Space heaters are excellent home appliances that ensure we stay warm indoors. However, they are electronic devices prone to tripping the breaker. So, it’s understandable that you might be wondering why your space heater trips the breaker.
Well! There could be a couple of reasons. You might have connected the space heater to an extension cord, you may be running it on an overloaded circuit, it might be going bad, or the breaker itself is faulty. All these are possibly caused why the breaker trips when you’re using the space heater.
For a better explanation of these causes, read this post to the end. I have compiled the possible causes of your space heater tripping breaker and their suitable solutions. So, it’s a piece you will want to read all through to the end.
4 Reasons Why Your Space Heater Is Tripping Breaker
Breaker tripping is a common problem faced by most space heater owners. It’s an issue common to any home with electrical devices. If you have been experiencing it, here are some of the reasons why it’s happening.
Disclaimer: Working with electricity can be dangerous. So if you feel uncomfortable working around it, call an expert to take care of the problem for you.
1) You’re overloading circuit connected to the space heater:
Another thing to remember is that if you have many appliances on one circuit, they could cause a circuit overload leading to a tripped breaker. If too much is being pulled from a single circuit, you’ll have an overheat or fire hazard.
Remember, a circuit is capable of supporting only a limited number of devices. This limit is based on the size of the wires used in the circuit and varies with the amount of current expected to be used by the device. An overloaded circuit can cause sparks or overheat, posing fire or shock hazards.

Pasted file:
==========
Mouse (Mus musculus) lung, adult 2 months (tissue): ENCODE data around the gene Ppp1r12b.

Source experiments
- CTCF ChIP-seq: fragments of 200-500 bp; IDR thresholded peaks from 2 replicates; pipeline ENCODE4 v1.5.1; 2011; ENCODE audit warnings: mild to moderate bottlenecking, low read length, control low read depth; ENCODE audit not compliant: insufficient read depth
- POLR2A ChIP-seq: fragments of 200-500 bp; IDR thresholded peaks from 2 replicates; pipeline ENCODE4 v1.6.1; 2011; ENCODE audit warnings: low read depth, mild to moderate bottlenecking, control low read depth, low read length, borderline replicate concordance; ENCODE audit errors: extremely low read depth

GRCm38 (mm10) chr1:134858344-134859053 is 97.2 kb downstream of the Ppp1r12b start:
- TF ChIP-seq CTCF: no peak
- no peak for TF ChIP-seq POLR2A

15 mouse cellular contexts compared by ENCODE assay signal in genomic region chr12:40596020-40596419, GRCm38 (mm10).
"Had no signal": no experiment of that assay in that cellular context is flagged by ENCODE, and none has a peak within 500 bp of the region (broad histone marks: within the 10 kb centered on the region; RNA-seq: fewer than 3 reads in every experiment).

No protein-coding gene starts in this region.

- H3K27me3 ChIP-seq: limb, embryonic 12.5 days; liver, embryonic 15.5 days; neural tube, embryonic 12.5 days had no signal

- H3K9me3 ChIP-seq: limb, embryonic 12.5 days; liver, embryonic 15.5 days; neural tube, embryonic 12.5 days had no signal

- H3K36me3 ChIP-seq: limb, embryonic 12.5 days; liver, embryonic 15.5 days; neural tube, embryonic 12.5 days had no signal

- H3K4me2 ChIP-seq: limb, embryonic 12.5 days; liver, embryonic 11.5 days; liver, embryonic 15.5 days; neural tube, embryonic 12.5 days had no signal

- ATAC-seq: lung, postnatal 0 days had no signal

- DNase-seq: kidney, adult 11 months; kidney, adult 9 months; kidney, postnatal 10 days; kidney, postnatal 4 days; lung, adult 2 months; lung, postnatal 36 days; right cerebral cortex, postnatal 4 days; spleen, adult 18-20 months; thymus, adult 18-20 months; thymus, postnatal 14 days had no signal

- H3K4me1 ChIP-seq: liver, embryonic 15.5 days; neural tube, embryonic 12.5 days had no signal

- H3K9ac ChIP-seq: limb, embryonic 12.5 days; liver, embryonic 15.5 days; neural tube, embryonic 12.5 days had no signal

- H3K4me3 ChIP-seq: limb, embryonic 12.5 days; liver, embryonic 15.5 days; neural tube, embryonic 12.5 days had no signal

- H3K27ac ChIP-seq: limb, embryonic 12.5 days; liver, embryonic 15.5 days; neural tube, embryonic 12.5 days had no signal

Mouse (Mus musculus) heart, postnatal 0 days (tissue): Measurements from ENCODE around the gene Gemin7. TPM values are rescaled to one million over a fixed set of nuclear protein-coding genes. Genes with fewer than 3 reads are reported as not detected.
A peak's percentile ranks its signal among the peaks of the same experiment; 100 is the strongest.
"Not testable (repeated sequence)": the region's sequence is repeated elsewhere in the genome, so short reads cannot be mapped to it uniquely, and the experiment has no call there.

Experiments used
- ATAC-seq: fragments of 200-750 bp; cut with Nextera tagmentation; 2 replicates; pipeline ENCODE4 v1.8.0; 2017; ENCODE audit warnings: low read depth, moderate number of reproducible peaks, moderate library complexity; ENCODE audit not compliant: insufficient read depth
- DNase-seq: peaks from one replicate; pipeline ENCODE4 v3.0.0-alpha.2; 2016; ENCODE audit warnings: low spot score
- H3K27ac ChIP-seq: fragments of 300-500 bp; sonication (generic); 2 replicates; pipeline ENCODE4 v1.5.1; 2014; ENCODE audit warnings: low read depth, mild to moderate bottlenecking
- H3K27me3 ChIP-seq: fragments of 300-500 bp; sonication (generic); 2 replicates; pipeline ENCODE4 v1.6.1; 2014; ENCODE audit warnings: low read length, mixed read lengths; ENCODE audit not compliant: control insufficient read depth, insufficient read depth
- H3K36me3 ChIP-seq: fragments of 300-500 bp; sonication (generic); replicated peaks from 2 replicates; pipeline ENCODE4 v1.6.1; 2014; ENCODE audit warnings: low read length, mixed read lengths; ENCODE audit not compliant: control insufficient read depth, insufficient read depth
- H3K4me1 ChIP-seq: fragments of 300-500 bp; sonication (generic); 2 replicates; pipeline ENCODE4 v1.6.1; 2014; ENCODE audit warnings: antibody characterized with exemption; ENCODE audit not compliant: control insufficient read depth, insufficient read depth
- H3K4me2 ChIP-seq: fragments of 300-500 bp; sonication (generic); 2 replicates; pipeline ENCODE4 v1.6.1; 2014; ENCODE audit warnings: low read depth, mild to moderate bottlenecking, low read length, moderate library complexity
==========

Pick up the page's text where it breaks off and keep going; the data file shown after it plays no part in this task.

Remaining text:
For this reason, you should avoid overloading electrical outlets and always make sure that every component connected to an outlet has its dedicated wire back to the panel box. You can check out this article for more information about how many watts are allotted per circuit in your home, depending on its configuration.
So, you’re using a 15 amp circuit, don’t plug a space heater that draws more than 12 amps of current onto it. If the circuit has too much current running through it, you can expect it to trip – the appliance may not be the only problem if this happens.
Make sure you keep your appliances on separate circuits to keep your home safe.
- Single pole, 15 Amp, 120V type QP Circuit Breaker
- 10,000 AIC interrupting rating
2) You’ve hooked up the space heater to an extension cord:
Space heaters aren’t designed to work with ordinary extension cords as they can generate enough current resistance that can overheat the wiring and fray it.
The overheating can increase the current draw and cause the breaker to trip. It can also cause a fire hazard if the cord is too short and heating up.
And if you’re working with an extension cord designed to handle a space heater, the cable might be too long. If the extension cord you are using is too long, it can reach further than its rated length.
The excess wire can create resistance that can cause interference in the electrical current running through it. This creates an overload on one side of your circuit which can trip a breaker.
One policy I like to follow is if you need shorter lengths of cord, don’t use two cords and wire them together. Instead, purchase a cord that is already shorter in length than you need and plug it in directly into the wall.
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3) The space heater is going bad or overheating
If the space heater itself isn’t turning off for some reason, there might be a short in the cord, or one of the heating elements has gone bad.
Whether it’s heating more than normal as no indication that it’s overheating or it just won’t turn off, you’ll have to send the space heater back.